Jewelry might be the most popular item in the Celtic marketplace. Silversmith Una O’Boyle of Belfast-based Banshee Silver tells us more about herself and the shiny side of business.
What are your own roots?
“Rugadh agus togadh mé in mBéalfeirste!” I was born and bred in Belfast. My father was an O Boyle from Donegal and my mother a Haughey from Magherafelt but they both settled in Belfast. I grew up in the heart of west Belfast during the 1970s and 80s when things were a lot less optimistic than now. However with growing peace and much happier times it’s a wonderful city where I live with my husband Paddy and nine year old son Seamus.
What is the company’s history and mandate?
I have been in business for over 20 years and Banshee Silver has evolved from this in the last few years. With growing optimism in our city and with the birth of my son, I decided to go back to College and study silversmithing. I experienced an overwhelming burst of creativity and ideas which have manifested themselves in my own particular take on jewellery design. This has been inspired by my love of Celtic mythology, our unique Irish landscape and history and as a result every one of my designs has a story to tell.
What are your core products?
I supply a range of contemporary Sterling Silver Irish jewelery; pendants, earrings, rings and bracelets. I design every piece of jewelery myself after immersing myself in a subject…for example Ancient Irish legends or after visiting the megalithic sites of Ireland. Every piece of jewellery has its own story and it all comes boxed and with a story card. I can also design for clients if they have an idea or story themselves.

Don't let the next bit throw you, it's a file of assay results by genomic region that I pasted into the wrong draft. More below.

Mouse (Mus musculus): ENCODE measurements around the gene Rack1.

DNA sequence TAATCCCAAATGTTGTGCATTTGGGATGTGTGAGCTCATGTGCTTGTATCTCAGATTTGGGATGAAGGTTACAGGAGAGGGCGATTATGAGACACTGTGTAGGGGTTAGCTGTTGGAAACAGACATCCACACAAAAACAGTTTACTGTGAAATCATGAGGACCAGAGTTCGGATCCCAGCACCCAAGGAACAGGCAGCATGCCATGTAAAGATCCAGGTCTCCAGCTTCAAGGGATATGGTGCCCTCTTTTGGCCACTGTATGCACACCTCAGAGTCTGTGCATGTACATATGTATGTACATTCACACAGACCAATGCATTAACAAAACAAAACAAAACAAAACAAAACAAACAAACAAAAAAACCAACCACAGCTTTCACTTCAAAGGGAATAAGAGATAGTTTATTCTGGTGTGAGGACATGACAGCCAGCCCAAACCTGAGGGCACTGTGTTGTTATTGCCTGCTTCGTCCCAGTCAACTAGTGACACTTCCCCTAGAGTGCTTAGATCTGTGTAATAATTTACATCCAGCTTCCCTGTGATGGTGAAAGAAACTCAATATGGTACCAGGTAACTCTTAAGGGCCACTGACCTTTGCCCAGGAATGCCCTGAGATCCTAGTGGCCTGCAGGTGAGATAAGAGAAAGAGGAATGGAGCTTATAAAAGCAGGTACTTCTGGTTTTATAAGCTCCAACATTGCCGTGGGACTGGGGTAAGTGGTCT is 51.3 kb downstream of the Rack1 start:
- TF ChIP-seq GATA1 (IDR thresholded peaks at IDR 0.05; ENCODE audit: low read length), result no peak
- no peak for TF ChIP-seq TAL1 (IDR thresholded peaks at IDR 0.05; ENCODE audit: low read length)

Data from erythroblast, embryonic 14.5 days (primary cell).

How do you differ from the competition?
I think it’s apparent that my designs are heartfelt. “Deanta le croí agus anam!” Made with heart and soul! People can also relate easily to them
How and why did you get involved with NACTA and this particular trade show?
I learned about NACTA and this show from NACTA itself and fellow exhibitors at a show I took part in earlier in the year in New Jersey. I believe this show targets my customers who are looking for something new in the Celtic marketplace
What are your thoughts on the current state of the Celtic marketplace?
It’s hard for me to say as I’m a relative newcomer to it, but I think the recession has taken its toll on many markets but I think we have turned a corner. I think there’s always a market for good quality and new ideas and just as my work is becoming very popular in Ireland I sense that the discerning American market will be similar – at least I hope so!
What can be done to overcome the current challenges in that marketplace?
Again I’m a relative newcomer but from talking to other exhibitors I think it’s time to get some new energy into the Celtic Marketplace. I think people are getting a bit tired and jaded of the “same old same old” Celtic look. Ireland itself has moved on a lot since I was a kid. I think the Celtic Marketplace can reflect this in newer, bolder, contemporary designs. I think this also galvanizes an interest among the younger generation too. They are the future. While my own designs are very much inspired by Celtic Ireland they reflect a more contemporary look.
What are your future plans for the business?
I’ve already started upping my skills in jewelery design. I’m designing in a more 3d way…almost like a sculptor. I am absolutely loving it and can’t wait to get back to the bench on my return to Ireland after the show. I plan to keep exhibiting in the US and also Showcase Ireland in Dublin and expand my business. I’m hoping to launch a new exclusive range in January at the Showcase. Don’t worry if you can’t make it to Ireland I hope to be back to the US in 2015!